Careers Advice: How can planners effectively carry out an assessment of the green belt?

Written by: Sarah Grady
Published on: 15 Jan 2018

Green belt

Falling within 186 local authority areas, the green belt covers some 13 per cent of the land area of England and the designation has become a topical issue over the last few years as councils have begun to embark on green belt assessments as part of their local plan work. They are one of the most long-standing planning policies and are popular with the general public. Therefore, any changes proposed to green belts are invariably very contentious.

A CPRE opinion poll carried out in 2015 highlighted that 71 per cent of respondents said they knew little about green belts, had heard of them but knew nothing about them, or had never heard of green belts, yet 65 per cent of the same respondents strongly agreed that Green Belt land should be retained and not built on. This only makes it more difficult for local authorities to complete a Green Belt Assessment, when the public want to protect something that they do not understand.

Often the reasons behind why the public want green belt to be protected does not relate to the purposes of green belt both set out historically in planning policy and retained in the National Planning Policy Framework (NPPF). NPPF describes the five purposes of the green belts:

  1. to check the unrestricted sprawl of large built-up areas;

  2. to prevent neighbouring towns merging into one another;

  3. to assist in safeguarding the countryside from encroachment;

  4. to preserve the setting and special character of historic towns; and

  5. to assist in urban regeneration, by encouraging the recycling of derelict and other urban land.

This is at odds with public perception of green belts as being about protecting attractive areas of countryside and providing areas for public recreation.

Planners have a key role in explaining the purposes of the green belt to the public as well as elected members. This is particularly important when authorities are undertaking an assessment of their green belt.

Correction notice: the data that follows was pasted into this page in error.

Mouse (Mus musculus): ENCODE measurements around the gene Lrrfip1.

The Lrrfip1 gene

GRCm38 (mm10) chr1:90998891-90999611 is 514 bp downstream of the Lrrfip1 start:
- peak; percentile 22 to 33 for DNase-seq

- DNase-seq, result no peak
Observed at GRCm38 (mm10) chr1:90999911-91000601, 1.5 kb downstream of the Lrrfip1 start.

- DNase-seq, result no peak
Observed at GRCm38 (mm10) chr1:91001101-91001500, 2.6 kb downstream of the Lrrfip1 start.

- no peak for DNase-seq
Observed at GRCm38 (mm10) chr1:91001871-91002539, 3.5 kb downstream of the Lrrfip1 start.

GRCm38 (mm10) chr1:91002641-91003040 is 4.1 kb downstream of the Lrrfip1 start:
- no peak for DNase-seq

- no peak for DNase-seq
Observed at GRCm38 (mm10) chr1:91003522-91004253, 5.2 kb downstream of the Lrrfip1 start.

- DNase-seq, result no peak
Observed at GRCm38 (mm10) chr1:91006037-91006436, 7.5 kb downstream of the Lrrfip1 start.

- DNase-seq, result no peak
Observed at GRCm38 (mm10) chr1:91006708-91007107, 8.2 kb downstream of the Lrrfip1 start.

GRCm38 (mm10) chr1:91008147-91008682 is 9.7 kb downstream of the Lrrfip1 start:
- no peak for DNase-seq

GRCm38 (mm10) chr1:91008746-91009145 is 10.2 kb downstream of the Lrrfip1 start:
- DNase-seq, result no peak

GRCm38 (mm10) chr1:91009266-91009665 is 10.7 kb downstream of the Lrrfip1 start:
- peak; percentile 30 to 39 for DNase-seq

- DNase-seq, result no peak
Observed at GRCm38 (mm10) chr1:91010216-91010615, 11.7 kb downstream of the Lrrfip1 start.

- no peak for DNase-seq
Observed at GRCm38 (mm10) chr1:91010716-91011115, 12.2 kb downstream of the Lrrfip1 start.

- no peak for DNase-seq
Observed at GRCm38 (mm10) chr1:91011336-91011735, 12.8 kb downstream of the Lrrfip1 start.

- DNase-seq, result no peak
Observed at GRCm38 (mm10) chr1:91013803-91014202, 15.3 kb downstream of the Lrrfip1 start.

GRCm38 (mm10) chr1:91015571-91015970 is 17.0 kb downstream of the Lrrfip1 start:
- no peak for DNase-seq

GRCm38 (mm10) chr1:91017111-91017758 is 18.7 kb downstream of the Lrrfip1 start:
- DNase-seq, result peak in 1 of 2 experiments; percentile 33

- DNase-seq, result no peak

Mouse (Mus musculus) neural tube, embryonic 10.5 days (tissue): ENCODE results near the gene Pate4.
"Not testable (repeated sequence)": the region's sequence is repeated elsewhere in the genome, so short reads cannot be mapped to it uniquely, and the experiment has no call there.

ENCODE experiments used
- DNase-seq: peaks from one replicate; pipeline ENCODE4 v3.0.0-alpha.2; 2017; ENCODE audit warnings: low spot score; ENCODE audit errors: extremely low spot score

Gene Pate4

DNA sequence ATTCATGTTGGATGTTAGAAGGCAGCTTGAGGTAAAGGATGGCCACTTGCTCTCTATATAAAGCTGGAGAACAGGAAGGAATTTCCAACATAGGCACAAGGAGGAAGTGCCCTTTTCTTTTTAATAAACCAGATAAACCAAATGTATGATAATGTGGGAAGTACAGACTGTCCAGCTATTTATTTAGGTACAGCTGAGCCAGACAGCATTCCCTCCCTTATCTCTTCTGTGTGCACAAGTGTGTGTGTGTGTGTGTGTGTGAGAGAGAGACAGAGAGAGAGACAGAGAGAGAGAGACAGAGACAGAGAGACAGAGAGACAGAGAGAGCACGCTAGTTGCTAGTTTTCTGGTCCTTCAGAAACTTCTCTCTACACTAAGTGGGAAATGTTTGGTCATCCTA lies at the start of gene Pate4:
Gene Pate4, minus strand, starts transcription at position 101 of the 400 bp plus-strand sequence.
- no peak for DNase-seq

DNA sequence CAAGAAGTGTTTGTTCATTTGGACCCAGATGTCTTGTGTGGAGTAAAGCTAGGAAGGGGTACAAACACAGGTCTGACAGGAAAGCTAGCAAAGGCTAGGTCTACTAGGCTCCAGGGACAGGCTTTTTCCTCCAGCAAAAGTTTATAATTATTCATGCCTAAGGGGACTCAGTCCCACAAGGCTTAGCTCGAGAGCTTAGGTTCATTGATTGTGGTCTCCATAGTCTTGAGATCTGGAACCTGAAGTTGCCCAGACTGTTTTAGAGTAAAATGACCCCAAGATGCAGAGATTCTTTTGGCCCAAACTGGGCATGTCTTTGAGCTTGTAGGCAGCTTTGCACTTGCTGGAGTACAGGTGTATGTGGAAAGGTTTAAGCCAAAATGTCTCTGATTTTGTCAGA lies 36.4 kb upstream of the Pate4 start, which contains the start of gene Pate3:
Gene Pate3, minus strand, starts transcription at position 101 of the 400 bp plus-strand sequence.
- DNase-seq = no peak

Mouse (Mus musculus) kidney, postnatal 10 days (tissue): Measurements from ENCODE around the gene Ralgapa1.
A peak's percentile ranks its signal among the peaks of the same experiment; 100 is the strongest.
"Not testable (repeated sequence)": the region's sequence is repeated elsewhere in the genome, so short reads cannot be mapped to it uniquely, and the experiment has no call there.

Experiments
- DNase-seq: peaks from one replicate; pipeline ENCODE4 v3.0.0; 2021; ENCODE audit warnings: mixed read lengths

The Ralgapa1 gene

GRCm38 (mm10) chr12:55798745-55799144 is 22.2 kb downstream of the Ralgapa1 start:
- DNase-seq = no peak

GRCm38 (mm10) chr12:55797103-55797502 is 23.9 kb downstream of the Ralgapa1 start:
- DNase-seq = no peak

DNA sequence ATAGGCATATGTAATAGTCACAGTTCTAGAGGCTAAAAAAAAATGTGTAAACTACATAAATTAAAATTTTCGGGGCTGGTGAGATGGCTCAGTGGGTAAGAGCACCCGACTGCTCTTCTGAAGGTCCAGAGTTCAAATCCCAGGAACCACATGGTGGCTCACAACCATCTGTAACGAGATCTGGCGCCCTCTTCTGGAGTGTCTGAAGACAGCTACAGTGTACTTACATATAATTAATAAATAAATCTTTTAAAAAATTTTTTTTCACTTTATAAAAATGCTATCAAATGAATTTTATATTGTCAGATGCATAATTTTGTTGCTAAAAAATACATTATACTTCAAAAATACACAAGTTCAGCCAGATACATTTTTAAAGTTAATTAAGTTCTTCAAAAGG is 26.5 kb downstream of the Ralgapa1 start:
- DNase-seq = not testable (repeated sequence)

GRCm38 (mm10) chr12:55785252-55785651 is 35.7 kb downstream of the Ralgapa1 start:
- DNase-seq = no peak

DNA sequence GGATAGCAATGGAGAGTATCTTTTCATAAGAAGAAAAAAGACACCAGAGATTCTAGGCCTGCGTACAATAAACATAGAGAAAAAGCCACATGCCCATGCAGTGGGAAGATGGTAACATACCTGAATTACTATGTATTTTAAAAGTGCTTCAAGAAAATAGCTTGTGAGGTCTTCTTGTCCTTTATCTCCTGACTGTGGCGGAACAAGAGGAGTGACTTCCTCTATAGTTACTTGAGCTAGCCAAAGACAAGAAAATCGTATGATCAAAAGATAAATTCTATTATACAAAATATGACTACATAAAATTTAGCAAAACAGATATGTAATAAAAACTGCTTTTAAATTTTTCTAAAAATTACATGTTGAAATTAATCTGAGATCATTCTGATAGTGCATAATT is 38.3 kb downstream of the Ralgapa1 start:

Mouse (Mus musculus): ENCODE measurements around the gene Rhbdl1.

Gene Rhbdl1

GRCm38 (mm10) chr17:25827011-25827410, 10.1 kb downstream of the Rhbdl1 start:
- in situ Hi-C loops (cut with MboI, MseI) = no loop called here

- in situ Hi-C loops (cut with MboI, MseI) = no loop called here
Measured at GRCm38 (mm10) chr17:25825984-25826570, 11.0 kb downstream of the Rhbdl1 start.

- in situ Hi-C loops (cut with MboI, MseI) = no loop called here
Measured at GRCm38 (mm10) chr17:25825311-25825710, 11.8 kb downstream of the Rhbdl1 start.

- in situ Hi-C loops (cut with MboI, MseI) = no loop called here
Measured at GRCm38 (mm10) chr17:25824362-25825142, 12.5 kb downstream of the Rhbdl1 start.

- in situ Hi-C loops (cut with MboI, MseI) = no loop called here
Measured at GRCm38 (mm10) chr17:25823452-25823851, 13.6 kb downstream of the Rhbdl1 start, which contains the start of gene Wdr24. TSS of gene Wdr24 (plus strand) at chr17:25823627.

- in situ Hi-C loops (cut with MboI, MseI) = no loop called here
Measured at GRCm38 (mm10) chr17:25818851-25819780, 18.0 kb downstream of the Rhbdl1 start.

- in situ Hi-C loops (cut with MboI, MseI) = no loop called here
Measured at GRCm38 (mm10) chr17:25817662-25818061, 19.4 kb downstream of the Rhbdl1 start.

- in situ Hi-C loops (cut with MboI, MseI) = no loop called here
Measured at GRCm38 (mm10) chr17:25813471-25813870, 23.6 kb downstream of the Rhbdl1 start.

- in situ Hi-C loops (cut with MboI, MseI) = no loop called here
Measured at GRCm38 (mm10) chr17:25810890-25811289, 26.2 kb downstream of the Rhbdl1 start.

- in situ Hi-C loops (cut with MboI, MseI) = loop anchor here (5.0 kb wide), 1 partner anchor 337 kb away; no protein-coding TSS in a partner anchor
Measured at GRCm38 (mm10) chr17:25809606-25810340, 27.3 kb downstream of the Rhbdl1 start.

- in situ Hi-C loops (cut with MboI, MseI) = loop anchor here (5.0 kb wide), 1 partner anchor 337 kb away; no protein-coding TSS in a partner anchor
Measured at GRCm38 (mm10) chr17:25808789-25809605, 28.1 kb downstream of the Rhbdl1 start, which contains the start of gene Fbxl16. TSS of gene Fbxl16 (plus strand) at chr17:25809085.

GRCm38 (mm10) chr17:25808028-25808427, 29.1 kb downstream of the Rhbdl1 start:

Planners need to be able to clearly explain why an assessment of the green belt is appropriate. In our experience, elected members are often reassured to know that the majority of authorities with green belts are already undertaking a Green Belt Assessment and it is a key part of the local plan evidence base; it is normal and timely.

There is no national guidance on how to complete a green belt assessment requiring authorities to develop a method that suits their particular needs. But from our experience of undertaking over 20 Green Belt Assessments, there are a number of useful lessons for local authority planners considering how to undertake such studies.

Planners need to review the purposes of green belt to ensure they are locally interpreted and relevant. They need to provide an evidenced case for the settlements in the local area that can be described as ‘towns’ or ‘large built-up areas’. They need to identify local ‘historic towns’ and how green belt impacts on their setting and character. They need to provide a case for the relationship between development in the green belt and development on urban brownfield sites. Understanding the history and original purposes behind the designation of the green belt will also be relevant.

It is increasingly being considered best practice to assess the entire extent of the green belt in a given area for a comprehensive assessment.  A pragmatic balance is needed to achieve comprehensive coverage along with more detailed assessments in areas where green belt release is most likely to be an appropriate development option. Local authorities also need to develop a transparent and consistent approach to assessing “openness”. Based on our experience at examinations and green belt-related Section 78 inquiries, we understand the importance for local authorities of developing a transparent and consistent approach to assessing openness throughout the Green Belt assessment.

Some assessments do not use all five purposes of the Green Belt in the assessment. However, it can be beneficial to include all five to prevent the indirect weighting of purposes. Many local authorities find it helpful to include an overall conclusion for each area assessed as this helps feed into the wider site selection work required in plan making.

To summarise, the key points to consider in assessing a green belt are:

  • Clarify the purpose of the green belt and the purpose of any assessment

  • Assess the entire extent of the green belt

  • Provide a local interpretation of each purpose

  • Include each green belt purpose in the assessment

  • Ensure a transparent and consistent approach to assessing openness

  • Add an overall assessment for each area assessed

Jane Healey-Brown is an associate director and Sarah Grady is a planner at consultants Arup.